Dragon Pilot: Hisone and Masotan is everything that’s good in this world

 That theme tune is gonna get ya'.......mark my words

That theme tune is gonna get ya'.......mark my words

It’s pretty easy for most of us to rattle off a list of things we hate in anime, but how many of us can truly say that we know for sure the exact elements that make us enjoy a series? I don’t think I can. Quality is unspoken. Like admiring a painting we never actively sit and consider the positives, whatever the aesthetic is that lays beneath the surface, it rises up and hits us unexpectedly without provocation.

For this reason I can’t tell you definitively the things that make Dragon Pilot: Hisone and Masotan (Japanese: Hisone to Masotan) such a great show, all I know is that after only a single episode I instantly knew that it embodied everything that is inherently good about top shelf anime.

One of its strengths is its instantly loveable main protagonist, Hisone Amakasu. Not knowing what to do with her life after high school, Hisone makes an impulse decision to join the Japanese Air Self Defense Force and quickly finds herself as a junior cadet quietly pushing papers in a boring administrative office.

One day a superior officer tasks her with delivering important documents in person over to Hangar 8. While there, she unknowingly discovers a dragon living in the hangar space and unwittingly becomes the next candidate in a secret dragon related military program.

Enter Masotan, the adorable blue dragon.

Dragons are real you see and there’s been a long running classified government program to both suppress this knowledge and perform the appropriate ceremonial rights that keep the raw, dark nature of dragons at bay and prevent them from destroying the world.

But don’t let that fool you – right off the bat, there’s no combat to resolve or evil antagonist in this anime. It reminds me instantly of Gainax’s classic movie “Royal Space Force: The Wings of Honnêamise” (a personal favourite of mine), in that the drama isn’t driven by outside forces, instead its derived from watching a group of unlikely heroes accomplish a herculean task and rise from socially awkward nobodies to national treasures. If you’re expecting giant robots and aerial dragon dogfights, you’ve come to the wrong address.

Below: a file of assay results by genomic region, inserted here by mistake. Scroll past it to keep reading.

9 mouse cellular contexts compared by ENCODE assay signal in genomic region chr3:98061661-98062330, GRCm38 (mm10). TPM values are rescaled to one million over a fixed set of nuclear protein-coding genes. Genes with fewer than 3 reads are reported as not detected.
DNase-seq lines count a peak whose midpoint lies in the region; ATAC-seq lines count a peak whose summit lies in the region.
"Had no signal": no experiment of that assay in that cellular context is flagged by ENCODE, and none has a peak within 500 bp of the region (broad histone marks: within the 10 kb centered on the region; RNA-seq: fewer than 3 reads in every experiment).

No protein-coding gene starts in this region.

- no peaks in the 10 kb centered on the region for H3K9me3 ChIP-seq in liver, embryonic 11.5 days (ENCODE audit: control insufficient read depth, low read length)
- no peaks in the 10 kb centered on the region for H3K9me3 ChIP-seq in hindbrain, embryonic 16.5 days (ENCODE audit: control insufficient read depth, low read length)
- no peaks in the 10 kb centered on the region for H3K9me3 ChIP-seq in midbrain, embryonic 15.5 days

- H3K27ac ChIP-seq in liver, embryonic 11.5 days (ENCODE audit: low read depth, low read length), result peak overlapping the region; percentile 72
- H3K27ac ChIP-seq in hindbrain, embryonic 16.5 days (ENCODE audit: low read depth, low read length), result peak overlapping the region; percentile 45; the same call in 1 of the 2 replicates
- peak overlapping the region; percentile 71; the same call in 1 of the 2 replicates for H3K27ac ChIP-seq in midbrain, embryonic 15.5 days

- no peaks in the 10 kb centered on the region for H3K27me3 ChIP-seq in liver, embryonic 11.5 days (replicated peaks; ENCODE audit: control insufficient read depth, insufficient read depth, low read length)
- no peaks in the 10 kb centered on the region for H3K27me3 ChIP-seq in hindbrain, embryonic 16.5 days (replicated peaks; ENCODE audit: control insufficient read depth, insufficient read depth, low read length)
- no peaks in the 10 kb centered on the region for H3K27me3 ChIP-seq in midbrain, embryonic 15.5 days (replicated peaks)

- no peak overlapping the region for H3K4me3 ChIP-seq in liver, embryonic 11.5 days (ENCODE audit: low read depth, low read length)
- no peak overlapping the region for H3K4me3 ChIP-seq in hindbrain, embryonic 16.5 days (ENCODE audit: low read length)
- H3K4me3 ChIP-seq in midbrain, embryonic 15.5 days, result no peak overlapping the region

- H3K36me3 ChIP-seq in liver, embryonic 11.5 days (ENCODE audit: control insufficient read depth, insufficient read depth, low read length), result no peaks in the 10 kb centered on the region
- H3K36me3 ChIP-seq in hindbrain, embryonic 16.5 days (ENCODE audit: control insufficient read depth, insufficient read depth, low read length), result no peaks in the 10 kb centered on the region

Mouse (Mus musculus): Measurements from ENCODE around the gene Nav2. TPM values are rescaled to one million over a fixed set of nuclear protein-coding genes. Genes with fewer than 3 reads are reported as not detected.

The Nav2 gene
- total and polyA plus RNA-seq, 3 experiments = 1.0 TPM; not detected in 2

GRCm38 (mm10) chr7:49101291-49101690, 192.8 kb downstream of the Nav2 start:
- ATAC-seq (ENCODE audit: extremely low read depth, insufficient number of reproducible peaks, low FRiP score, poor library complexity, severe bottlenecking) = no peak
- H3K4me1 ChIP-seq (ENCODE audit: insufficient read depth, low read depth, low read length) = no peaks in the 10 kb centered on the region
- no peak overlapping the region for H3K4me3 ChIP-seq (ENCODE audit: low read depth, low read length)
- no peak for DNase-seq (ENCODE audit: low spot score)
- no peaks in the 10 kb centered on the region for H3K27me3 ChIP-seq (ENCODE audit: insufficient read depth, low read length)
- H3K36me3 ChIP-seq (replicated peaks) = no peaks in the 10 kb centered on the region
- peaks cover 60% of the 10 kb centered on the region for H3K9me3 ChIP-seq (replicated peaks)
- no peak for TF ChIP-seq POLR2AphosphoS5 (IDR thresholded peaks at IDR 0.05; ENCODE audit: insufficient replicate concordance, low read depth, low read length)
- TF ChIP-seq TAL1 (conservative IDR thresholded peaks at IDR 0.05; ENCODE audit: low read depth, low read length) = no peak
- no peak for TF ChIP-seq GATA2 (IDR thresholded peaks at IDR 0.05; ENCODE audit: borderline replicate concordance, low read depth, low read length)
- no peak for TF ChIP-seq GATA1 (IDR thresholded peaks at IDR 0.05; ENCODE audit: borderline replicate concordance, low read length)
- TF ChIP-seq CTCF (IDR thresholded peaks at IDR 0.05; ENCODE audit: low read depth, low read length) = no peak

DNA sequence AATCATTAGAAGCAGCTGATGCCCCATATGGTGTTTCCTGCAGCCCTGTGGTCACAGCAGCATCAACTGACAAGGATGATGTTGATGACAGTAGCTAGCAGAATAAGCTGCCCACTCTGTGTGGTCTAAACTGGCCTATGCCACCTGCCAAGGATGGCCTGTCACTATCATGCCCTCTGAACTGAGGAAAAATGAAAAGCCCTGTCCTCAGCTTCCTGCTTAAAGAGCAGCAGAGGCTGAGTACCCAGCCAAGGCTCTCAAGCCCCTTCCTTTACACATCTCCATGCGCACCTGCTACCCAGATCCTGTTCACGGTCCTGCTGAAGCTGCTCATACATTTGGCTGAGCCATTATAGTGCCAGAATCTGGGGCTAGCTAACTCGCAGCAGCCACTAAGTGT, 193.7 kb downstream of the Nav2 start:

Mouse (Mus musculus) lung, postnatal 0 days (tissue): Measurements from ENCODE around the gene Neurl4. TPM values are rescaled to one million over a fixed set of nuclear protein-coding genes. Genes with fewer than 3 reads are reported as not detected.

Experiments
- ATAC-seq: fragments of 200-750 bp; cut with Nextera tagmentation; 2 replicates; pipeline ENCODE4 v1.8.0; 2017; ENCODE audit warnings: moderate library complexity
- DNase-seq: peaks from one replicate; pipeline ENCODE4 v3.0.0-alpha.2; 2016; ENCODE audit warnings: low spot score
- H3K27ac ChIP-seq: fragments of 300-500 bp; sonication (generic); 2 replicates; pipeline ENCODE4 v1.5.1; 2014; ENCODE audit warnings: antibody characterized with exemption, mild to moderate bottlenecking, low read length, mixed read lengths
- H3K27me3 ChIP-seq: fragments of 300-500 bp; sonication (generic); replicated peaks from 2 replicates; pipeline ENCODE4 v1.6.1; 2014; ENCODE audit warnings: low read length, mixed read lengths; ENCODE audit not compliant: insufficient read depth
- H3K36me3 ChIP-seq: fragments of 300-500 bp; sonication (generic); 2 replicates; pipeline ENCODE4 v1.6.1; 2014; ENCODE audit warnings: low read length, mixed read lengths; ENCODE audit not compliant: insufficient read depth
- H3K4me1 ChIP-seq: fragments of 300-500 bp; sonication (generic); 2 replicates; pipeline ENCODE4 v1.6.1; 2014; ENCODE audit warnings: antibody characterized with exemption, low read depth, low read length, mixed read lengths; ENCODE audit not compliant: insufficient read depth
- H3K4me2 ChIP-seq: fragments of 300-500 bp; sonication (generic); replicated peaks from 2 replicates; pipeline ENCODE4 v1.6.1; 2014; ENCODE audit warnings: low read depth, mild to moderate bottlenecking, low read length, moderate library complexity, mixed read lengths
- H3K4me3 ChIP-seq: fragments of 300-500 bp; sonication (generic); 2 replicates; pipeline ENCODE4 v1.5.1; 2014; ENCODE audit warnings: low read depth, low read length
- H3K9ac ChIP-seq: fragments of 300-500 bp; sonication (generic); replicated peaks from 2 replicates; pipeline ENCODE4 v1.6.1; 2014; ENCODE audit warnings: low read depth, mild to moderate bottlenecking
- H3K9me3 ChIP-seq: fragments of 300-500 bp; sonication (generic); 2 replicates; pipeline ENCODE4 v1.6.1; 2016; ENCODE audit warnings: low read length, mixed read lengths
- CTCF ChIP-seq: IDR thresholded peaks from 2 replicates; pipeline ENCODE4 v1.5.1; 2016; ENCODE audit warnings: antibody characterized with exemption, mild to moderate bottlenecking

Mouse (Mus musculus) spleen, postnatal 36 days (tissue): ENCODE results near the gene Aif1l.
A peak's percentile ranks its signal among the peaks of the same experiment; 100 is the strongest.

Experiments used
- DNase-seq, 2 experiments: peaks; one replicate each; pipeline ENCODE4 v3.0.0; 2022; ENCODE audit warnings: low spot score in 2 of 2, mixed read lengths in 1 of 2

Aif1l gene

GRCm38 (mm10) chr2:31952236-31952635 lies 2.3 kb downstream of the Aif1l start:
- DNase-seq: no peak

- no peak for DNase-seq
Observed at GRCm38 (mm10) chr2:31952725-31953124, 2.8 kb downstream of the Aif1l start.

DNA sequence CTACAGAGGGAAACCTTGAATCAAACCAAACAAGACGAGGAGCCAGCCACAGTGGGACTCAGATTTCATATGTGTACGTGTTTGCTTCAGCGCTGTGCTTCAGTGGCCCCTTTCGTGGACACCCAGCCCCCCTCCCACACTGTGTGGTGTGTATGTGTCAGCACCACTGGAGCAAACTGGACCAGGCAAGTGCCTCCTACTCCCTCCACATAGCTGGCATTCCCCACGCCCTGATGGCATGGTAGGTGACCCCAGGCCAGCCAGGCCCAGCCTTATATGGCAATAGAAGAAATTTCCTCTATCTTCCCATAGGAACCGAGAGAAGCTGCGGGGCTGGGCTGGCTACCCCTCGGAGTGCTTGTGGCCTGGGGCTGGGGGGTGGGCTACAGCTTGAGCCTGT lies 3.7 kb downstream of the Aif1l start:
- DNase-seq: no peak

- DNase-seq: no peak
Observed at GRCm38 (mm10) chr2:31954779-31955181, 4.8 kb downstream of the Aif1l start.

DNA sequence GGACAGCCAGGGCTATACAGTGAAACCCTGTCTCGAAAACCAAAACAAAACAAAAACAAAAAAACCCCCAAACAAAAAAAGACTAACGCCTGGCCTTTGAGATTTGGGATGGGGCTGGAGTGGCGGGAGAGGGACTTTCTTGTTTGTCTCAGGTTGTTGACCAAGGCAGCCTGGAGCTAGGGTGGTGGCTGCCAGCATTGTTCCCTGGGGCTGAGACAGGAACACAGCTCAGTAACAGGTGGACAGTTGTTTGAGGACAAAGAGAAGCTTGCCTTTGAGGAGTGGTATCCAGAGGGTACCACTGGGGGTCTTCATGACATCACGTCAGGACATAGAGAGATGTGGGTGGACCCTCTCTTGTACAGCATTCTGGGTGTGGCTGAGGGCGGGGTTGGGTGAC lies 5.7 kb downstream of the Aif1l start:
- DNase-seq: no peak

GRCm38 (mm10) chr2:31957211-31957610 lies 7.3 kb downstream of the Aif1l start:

While the art style may initially unsettle seasoned anime veterans, it’s not an indicator of a child-like or youth orientated story line. Quite the opposite in fact, the story is packed with a decent amount of curse words, alcohol and a few adult situations. It pulls no punches; in the end that may be its biggest redeeming quality.

You see, both Toshinao Aoki who wrote the Manga and series writer Mari Okada (Aquarion, Kiznaiver, Black Butler) kind of tapped into something special; while Hisone to Masotan may on the surface be a show about dragons, deep down it’s about humans. Most important of all, how we think of ourselves and our self worth. Don’t expect a life changing revelation, far from it, it’s just refreshing to know that sometimes a series doesn’t need to get itself lost in the over populated universe of fan service and unnecessary exposition or pageantry. For instance, being set on a military airbase every character wears the exact same outfit – there’s no emphasis on styling or aesthetics. The characteristics that differentiate each character are forced to go beyond being skin deep. As a result, the characters are wonderfully different and well rounded.

It may seem like I’m fanboying out over this series and in a weird way I guess I kind of am. 2018 has been a weird ride for anime, producing one of the most unpredictable season’s we’ve seen in years. There’s been a lot more series’ that I’ve started and left unfinished than ever before. Certainty in the quality of a new show is critically at its lowest point ever.

In many ways it’s great to find something that shines brightly within the dark realm of uncertainty and I hope both writers and producers are taking notes on the elements that make Hisone to Masotan so effective.

For all our sakes.

- Andrew Archer